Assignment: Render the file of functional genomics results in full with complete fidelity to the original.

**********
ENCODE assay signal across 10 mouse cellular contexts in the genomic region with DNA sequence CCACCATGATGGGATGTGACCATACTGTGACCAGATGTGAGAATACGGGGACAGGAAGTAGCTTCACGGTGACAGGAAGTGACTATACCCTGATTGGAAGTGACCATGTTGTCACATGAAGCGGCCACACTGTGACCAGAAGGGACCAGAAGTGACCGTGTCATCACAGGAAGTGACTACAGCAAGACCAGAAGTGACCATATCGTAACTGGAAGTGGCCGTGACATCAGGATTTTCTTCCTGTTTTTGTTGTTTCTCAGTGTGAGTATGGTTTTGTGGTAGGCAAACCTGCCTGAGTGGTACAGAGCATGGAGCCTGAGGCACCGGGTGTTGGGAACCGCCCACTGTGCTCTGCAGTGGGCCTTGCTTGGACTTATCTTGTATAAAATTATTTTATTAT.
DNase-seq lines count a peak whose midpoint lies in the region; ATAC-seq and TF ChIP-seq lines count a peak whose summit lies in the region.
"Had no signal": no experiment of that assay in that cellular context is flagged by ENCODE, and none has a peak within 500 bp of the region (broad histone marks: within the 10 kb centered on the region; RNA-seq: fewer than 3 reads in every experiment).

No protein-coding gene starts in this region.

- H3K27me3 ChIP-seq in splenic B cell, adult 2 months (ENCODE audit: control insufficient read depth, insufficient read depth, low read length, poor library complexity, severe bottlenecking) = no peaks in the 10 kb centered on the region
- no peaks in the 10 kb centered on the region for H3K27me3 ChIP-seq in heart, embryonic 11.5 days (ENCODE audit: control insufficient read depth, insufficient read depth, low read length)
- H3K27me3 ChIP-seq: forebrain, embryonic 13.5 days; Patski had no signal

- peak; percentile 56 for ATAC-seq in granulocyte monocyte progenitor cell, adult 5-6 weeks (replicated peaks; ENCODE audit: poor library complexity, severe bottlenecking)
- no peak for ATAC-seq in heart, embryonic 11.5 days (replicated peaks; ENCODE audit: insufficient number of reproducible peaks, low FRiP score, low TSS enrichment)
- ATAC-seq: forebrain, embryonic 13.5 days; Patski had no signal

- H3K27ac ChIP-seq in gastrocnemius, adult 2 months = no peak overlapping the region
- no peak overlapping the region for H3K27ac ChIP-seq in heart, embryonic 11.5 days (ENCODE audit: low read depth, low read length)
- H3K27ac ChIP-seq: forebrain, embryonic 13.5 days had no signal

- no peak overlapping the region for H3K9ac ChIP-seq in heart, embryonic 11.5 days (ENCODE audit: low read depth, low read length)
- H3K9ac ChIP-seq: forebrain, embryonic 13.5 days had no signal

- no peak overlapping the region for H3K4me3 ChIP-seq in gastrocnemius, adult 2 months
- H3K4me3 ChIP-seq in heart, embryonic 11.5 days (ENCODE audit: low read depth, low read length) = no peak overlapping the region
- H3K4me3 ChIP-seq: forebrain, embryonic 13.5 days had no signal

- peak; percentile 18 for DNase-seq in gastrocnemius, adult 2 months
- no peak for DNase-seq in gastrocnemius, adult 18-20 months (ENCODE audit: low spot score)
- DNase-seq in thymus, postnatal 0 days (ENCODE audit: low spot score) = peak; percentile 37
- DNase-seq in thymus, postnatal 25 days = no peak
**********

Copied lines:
ENCODE assay signal across 10 mouse cellular contexts in the genomic region with DNA sequence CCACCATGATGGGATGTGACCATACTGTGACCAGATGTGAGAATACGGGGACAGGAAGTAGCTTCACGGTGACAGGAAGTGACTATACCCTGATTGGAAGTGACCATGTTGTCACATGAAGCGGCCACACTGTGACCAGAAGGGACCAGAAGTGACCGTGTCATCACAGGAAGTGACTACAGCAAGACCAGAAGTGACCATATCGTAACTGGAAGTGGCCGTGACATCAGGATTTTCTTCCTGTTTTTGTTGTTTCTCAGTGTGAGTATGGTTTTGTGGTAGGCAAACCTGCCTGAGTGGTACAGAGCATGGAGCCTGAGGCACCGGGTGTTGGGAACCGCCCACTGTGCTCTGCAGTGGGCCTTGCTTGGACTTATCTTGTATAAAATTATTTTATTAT.
DNase-seq lines count a peak whose midpoint lies in the region; ATAC-seq and TF ChIP-seq lines count a peak whose summit lies in the region.
"Had no signal": no experiment of that assay in that cellular context is flagged by ENCODE, and none has a peak within 500 bp of the region (broad histone marks: within the 10 kb centered on the region; RNA-seq: fewer than 3 reads in every experiment).

No protein-coding gene starts in this region.

- H3K27me3 ChIP-seq in splenic B cell, adult 2 months (ENCODE audit: control insufficient read depth, insufficient read depth, low read length, poor library complexity, severe bottlenecking) = no peaks in the 10 kb centered on the region
- no peaks in the 10 kb centered on the region for H3K27me3 ChIP-seq in heart, embryonic 11.5 days (ENCODE audit: control insufficient read depth, insufficient read depth, low read length)
- H3K27me3 ChIP-seq: forebrain, embryonic 13.5 days; Patski had no signal

- peak; percentile 56 for ATAC-seq in granulocyte monocyte progenitor cell, adult 5-6 weeks (replicated peaks; ENCODE audit: poor library complexity, severe bottlenecking)
- no peak for ATAC-seq in heart, embryonic 11.5 days (replicated peaks; ENCODE audit: insufficient number of reproducible peaks, low FRiP score, low TSS enrichment)
- ATAC-seq: forebrain, embryonic 13.5 days; Patski had no signal

- H3K27ac ChIP-seq in gastrocnemius, adult 2 months = no peak overlapping the region
- no peak overlapping the region for H3K27ac ChIP-seq in heart, embryonic 11.5 days (ENCODE audit: low read depth, low read length)
- H3K27ac ChIP-seq: forebrain, embryonic 13.5 days had no signal

- no peak overlapping the region for H3K9ac ChIP-seq in heart, embryonic 11.5 days (ENCODE audit: low read depth, low read length)
- H3K9ac ChIP-seq: forebrain, embryonic 13.5 days had no signal

- no peak overlapping the region for H3K4me3 ChIP-seq in gastrocnemius, adult 2 months
- H3K4me3 ChIP-seq in heart, embryonic 11.5 days (ENCODE audit: low read depth, low read length) = no peak overlapping the region
- H3K4me3 ChIP-seq: forebrain, embryonic 13.5 days had no signal

- peak; percentile 18 for DNase-seq in gastrocnemius, adult 2 months
- no peak for DNase-seq in gastrocnemius, adult 18-20 months (ENCODE audit: low spot score)
- DNase-seq in thymus, postnatal 0 days (ENCODE audit: low spot score) = peak; percentile 37
- DNase-seq in thymus, postnatal 25 days = no peak